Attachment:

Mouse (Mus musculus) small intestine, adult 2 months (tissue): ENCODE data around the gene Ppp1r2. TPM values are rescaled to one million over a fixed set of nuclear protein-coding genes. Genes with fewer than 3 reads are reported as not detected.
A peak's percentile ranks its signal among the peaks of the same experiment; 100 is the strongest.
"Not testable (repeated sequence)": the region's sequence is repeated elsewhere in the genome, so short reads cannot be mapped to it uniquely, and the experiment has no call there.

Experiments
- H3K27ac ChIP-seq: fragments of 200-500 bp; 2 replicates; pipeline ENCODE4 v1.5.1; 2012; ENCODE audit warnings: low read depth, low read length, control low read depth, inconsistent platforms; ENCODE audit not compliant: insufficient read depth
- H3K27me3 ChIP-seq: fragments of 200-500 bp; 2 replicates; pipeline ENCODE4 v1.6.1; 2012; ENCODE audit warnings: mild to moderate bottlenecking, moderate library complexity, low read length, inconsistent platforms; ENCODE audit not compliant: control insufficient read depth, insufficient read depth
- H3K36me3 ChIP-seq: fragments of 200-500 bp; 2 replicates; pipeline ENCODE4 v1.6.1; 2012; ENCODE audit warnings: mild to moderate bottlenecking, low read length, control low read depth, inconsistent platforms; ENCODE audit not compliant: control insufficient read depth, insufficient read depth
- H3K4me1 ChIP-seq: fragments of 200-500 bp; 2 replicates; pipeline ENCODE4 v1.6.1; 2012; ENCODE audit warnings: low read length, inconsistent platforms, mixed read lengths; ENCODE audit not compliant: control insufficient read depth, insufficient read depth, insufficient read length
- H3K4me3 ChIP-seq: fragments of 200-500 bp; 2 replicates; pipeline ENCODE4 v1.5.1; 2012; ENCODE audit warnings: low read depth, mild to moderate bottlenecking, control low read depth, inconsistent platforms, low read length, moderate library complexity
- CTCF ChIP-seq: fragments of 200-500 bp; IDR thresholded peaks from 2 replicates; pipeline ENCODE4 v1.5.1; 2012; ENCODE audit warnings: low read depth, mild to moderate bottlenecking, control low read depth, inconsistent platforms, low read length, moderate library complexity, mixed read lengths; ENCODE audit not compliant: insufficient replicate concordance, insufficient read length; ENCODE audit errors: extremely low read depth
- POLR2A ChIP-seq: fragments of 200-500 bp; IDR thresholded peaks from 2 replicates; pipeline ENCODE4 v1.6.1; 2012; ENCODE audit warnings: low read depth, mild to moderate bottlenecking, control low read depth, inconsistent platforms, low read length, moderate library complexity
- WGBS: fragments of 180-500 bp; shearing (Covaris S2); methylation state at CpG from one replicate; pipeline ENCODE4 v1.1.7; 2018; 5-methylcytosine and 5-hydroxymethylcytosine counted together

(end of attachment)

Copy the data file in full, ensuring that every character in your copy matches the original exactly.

Mouse (Mus musculus) small intestine, adult 2 months (tissue): ENCODE data around the gene Ppp1r2. TPM values are rescaled to one million over a fixed set of nuclear protein-coding genes. Genes with fewer than 3 reads are reported as not detected.
A peak's percentile ranks its signal among the peaks of the same experiment; 100 is the strongest.
"Not testable (repeated sequence)": the region's sequence is repeated elsewhere in the genome, so short reads cannot be mapped to it uniquely, and the experiment has no call there.

Experiments
- H3K27ac ChIP-seq: fragments of 200-500 bp; 2 replicates; pipeline ENCODE4 v1.5.1; 2012; ENCODE audit warnings: low read depth, low read length, control low read depth, inconsistent platforms; ENCODE audit not compliant: insufficient read depth
- H3K27me3 ChIP-seq: fragments of 200-500 bp; 2 replicates; pipeline ENCODE4 v1.6.1; 2012; ENCODE audit warnings: mild to moderate bottlenecking, moderate library complexity, low read length, inconsistent platforms; ENCODE audit not compliant: control insufficient read depth, insufficient read depth
- H3K36me3 ChIP-seq: fragments of 200-500 bp; 2 replicates; pipeline ENCODE4 v1.6.1; 2012; ENCODE audit warnings: mild to moderate bottlenecking, low read length, control low read depth, inconsistent platforms; ENCODE audit not compliant: control insufficient read depth, insufficient read depth
- H3K4me1 ChIP-seq: fragments of 200-500 bp; 2 replicates; pipeline ENCODE4 v1.6.1; 2012; ENCODE audit warnings: low read length, inconsistent platforms, mixed read lengths; ENCODE audit not compliant: control insufficient read depth, insufficient read depth, insufficient read length
- H3K4me3 ChIP-seq: fragments of 200-500 bp; 2 replicates; pipeline ENCODE4 v1.5.1; 2012; ENCODE audit warnings: low read depth, mild to moderate bottlenecking, control low read depth, inconsistent platforms, low read length, moderate library complexity
- CTCF ChIP-seq: fragments of 200-500 bp; IDR thresholded peaks from 2 replicates; pipeline ENCODE4 v1.5.1; 2012; ENCODE audit warnings: low read depth, mild to moderate bottlenecking, control low read depth, inconsistent platforms, low read length, moderate library complexity, mixed read lengths; ENCODE audit not compliant: insufficient replicate concordance, insufficient read length; ENCODE audit errors: extremely low read depth
- POLR2A ChIP-seq: fragments of 200-500 bp; IDR thresholded peaks from 2 replicates; pipeline ENCODE4 v1.6.1; 2012; ENCODE audit warnings: low read depth, mild to moderate bottlenecking, control low read depth, inconsistent platforms, low read length, moderate library complexity
- WGBS: fragments of 180-500 bp; shearing (Covaris S2); methylation state at CpG from one replicate; pipeline ENCODE4 v1.1.7; 2018; 5-methylcytosine and 5-hydroxymethylcytosine counted together